Jews buy homes in contested Arab area of Jerusalem
JERUSALEM (AP) -- Residents of a hotly contested part of east Jerusalem said armed Israeli guards moved into two buildings in the area before dawn Monday - a step likely to raise already heightened tensions in the disputed neighborhood.
A similar move last month in the same neighborhood of Silwan drew sharp condemnation from the U.S. and created a high-profile spat with Israel.
Ateret Cohanim, an organization that settles Jews in Arab areas of east Jerusalem, said it facilitated the purchase of the two buildings from their Arab owners. Spokesman Daniel Lurie said the buildings contain nine apartment units and that Jewish families and religious studies students would soon move into the properties, immediately doubling the Jewish presence in that section of Silwan.
"For the Jewish people, having Jewish life back in an old Jewish neighborhood is paramount," said Lurie. The homes were purchased in an area where Jewish immigrants from Yemen lived for a few decades before they left amid Arab riots in the 1920s and 1930s.
Late last month, Jewish settlers took over six properties in another area of Silwan, in the biggest settler acquisition in the neighborhood since Jews began moving there two decades ago. The White House called the move a provocation, but Israeli Prime Minister Benjamin Netanyahu defended it, saying residents may buy properties wherever they want.
But in a speech Sunday, Israeli President Reuven Rivlin criticized the way the homes were occupied. He is a supporter of Jews moving to the Arab area, but said Jerusalem cannot be a city, "where sneaking into apartments is done in the cover of night."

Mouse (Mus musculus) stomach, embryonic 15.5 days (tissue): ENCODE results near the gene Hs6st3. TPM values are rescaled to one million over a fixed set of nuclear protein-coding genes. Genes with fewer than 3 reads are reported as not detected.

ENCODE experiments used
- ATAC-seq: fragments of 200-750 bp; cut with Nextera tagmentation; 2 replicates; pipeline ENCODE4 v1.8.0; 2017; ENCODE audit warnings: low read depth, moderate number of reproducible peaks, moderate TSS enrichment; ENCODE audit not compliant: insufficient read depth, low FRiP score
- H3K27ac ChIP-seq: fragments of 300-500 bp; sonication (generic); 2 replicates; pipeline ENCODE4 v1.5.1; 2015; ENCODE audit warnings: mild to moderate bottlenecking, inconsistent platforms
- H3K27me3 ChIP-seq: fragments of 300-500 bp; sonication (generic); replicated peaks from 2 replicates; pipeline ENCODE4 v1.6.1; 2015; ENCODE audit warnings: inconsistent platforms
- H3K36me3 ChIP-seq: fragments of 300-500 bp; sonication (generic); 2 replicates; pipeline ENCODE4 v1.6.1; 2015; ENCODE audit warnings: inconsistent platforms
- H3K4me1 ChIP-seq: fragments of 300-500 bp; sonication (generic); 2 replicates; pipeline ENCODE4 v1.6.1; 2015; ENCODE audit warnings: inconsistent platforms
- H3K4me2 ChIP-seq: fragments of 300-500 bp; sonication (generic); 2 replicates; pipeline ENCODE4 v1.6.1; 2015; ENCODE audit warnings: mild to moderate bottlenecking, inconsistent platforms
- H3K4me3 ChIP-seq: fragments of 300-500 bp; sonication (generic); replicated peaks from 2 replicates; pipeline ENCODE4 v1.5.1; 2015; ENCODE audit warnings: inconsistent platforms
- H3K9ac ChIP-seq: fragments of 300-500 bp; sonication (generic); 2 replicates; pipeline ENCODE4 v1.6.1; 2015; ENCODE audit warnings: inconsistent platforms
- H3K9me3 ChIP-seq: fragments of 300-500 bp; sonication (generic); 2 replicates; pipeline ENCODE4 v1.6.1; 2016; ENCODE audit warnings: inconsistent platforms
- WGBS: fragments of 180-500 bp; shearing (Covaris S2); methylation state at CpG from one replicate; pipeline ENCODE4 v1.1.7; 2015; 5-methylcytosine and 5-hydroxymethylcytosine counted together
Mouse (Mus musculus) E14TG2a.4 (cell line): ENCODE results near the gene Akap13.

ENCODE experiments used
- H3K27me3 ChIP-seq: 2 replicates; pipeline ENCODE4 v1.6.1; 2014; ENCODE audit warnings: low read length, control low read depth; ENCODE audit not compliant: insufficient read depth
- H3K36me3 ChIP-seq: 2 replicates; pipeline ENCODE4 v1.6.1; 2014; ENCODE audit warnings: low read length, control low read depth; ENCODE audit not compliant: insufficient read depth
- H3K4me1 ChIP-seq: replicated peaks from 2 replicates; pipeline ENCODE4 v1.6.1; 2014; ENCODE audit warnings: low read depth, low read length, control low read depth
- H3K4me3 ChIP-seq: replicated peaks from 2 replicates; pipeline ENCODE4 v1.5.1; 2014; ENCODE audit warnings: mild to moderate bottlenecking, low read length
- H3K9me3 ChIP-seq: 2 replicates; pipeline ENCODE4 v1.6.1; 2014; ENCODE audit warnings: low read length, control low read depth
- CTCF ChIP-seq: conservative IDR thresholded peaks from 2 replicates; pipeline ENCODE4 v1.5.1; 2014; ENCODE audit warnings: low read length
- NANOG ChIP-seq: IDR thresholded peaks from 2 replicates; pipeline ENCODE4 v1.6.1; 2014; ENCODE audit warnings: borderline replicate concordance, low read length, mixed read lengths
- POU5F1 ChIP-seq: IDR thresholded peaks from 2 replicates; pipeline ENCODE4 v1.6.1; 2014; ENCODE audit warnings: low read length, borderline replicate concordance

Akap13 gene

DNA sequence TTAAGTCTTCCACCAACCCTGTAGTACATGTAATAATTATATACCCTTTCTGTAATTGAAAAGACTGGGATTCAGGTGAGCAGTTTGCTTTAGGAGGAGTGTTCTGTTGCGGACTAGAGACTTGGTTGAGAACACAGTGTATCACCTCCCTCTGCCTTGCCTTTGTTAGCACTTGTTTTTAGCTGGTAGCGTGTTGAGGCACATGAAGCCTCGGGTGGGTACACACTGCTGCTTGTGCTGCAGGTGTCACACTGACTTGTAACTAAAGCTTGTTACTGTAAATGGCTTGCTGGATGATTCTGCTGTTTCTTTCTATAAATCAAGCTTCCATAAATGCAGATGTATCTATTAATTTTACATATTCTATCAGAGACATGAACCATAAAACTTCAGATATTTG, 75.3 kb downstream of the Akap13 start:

Israel captured east Jerusalem in 1967 and later annexed it, a move not recognized internationally. Palestinians claim east Jerusalem as their capital, while Israel says all of Jerusalem will forever remain its capital. The international community, including the U.S., does not recognize Israel's annexation of east Jerusalem and says the area's fate must be resolved through negotiations.
The Silwan neighborhood where the homes were purchased is one of the city's most sensitive areas. Located adjacent to the walled Old City and the city's holiest site for both Jews and Muslims, the Arab neighborhood sits atop ancient ruins where Jewish tradition says the biblical King David established his capital.
Palestinians say the move is an effort to cement a Jewish presence in the contested neighborhood while driving locals out.
"They're all thieves," said Umm Muhammed Shiyoukhi, a Palestinian who lives near one of the homes occupied Monday. She hit the door of the home with a rubber squeegee and repeatedly jabbed it through a small hole in the glass window as an occupant inside tried to patch the hole with a rag.
Jewish real estate deals in the neighborhood are often conducted in the shadows.
Residents claim that Arab brokers purchase homes from local residents and then quietly sell the homes to settler organizations. Settler groups say purchases are purposely kept confidential to protect Arab sellers from attacks by their neighbors.
Israeli lawyer Avi Segal said in an email that Kudram Ltd., a foreign real estate investment company he represents, legally purchased the two buildings, which were occupied Monday with the help of the Ateret Cohanim group.
Segal said another real estate company he represents, Kendall Finance, purchased the six buildings that were occupied in Silwan late last month, a move that a different Jewish settlement organization, the Elad Foundation, helped facilitate.
The lawyer did not respond to questions about the identity of both companies.
Associated Press journalists Nebi Qena and Alon Bernstein in Jerusalem contributed to this report.